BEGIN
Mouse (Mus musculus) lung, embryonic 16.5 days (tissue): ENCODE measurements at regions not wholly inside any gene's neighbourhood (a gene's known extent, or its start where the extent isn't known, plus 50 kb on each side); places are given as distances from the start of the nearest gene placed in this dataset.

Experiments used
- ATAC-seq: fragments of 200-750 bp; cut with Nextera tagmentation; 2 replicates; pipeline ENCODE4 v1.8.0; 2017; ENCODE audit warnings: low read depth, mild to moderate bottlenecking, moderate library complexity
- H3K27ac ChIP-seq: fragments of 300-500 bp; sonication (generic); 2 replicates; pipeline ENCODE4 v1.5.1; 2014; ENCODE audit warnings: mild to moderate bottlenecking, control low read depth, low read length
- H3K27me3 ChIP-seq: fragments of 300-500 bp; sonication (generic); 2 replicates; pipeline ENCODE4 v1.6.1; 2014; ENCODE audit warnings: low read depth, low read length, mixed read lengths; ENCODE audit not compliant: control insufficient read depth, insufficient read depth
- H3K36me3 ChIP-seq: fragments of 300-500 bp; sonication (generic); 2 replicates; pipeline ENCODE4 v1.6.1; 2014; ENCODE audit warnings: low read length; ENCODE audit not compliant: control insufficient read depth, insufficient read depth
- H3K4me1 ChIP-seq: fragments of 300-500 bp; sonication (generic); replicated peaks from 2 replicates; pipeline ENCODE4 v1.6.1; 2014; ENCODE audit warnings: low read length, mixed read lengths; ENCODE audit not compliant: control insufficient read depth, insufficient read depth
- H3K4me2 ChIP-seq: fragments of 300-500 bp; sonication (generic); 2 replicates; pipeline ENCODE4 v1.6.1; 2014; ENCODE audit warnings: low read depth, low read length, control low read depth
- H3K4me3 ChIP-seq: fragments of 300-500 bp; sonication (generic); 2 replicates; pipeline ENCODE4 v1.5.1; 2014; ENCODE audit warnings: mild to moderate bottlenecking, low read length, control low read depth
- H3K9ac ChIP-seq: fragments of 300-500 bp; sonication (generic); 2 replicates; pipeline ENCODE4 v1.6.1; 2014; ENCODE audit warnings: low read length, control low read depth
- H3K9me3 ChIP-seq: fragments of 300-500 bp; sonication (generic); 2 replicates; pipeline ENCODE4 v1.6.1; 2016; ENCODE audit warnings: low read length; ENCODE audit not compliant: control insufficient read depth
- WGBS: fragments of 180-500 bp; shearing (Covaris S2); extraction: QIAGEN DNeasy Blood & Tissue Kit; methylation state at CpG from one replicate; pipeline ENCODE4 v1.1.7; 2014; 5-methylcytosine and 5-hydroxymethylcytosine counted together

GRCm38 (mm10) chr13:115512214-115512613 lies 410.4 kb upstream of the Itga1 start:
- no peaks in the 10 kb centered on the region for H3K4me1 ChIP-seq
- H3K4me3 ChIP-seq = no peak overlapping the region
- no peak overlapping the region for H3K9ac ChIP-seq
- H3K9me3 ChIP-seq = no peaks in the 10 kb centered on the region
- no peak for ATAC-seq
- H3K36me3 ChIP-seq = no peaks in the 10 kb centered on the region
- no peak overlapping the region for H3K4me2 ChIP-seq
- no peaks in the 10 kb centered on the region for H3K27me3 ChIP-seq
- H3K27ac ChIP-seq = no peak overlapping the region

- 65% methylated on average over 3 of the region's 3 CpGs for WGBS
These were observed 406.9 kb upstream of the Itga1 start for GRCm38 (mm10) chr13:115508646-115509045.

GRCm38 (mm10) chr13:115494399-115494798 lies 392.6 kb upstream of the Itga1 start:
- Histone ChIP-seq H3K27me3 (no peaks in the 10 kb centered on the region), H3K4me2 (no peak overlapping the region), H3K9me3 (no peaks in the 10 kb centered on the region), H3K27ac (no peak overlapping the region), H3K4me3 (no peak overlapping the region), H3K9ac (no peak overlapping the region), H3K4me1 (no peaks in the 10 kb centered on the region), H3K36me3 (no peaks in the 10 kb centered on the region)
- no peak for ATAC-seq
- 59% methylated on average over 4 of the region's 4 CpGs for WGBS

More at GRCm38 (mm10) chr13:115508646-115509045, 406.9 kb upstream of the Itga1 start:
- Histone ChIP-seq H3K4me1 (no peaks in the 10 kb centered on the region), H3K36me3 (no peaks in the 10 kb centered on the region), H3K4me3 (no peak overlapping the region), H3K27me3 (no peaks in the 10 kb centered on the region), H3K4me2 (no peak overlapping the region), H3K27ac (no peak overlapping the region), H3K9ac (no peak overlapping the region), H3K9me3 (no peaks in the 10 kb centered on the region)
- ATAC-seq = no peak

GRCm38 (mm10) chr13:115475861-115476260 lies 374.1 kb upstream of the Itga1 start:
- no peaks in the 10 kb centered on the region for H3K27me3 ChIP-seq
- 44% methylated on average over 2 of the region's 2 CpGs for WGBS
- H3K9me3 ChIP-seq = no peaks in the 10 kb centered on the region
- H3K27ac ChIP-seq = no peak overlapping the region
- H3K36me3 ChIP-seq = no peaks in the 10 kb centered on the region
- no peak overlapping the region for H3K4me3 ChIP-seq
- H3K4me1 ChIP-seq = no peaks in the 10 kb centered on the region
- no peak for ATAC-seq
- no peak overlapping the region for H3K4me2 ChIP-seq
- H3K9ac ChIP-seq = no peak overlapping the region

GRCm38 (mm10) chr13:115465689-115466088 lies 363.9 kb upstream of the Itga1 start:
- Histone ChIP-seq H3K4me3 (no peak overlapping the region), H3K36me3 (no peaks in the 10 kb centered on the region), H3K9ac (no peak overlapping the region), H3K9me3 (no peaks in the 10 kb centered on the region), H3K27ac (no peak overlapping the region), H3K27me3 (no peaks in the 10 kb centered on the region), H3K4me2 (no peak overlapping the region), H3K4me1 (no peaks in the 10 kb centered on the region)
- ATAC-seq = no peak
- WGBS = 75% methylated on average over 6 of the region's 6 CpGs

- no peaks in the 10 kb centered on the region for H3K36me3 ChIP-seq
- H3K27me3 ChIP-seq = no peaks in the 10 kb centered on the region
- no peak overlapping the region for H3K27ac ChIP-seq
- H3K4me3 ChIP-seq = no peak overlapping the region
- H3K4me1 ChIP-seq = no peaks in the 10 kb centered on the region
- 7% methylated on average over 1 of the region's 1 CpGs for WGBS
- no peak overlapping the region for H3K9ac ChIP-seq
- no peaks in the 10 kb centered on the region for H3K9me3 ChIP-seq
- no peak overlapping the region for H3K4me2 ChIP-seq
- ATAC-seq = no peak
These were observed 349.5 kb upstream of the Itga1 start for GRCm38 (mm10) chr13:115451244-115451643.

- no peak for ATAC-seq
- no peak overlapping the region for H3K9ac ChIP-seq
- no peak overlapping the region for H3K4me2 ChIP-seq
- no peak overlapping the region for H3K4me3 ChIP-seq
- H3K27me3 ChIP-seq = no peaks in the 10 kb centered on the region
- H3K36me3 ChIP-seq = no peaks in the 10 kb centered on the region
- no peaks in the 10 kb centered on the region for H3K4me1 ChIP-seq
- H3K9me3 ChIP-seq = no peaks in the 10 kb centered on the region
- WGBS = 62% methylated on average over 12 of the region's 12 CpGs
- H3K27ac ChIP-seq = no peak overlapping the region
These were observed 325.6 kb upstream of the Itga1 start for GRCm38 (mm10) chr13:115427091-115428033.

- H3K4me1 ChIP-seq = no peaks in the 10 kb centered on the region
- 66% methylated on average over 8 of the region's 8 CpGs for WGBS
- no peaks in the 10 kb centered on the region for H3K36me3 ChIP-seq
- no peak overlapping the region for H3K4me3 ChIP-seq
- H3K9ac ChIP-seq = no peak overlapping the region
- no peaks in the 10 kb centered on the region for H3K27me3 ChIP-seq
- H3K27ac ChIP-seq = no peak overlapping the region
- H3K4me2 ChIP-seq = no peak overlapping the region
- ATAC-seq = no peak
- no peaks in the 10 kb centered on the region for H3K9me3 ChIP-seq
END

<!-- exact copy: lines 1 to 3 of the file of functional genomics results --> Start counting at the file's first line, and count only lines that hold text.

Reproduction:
Mouse (Mus musculus) lung, embryonic 16.5 days (tissue): ENCODE measurements at regions not wholly inside any gene's neighbourhood (a gene's known extent, or its start where the extent isn't known, plus 50 kb on each side); places are given as distances from the start of the nearest gene placed in this dataset.

Experiments used
- ATAC-seq: fragments of 200-750 bp; cut with Nextera tagmentation; 2 replicates; pipeline ENCODE4 v1.8.0; 2017; ENCODE audit warnings: low read depth, mild to moderate bottlenecking, moderate library complexity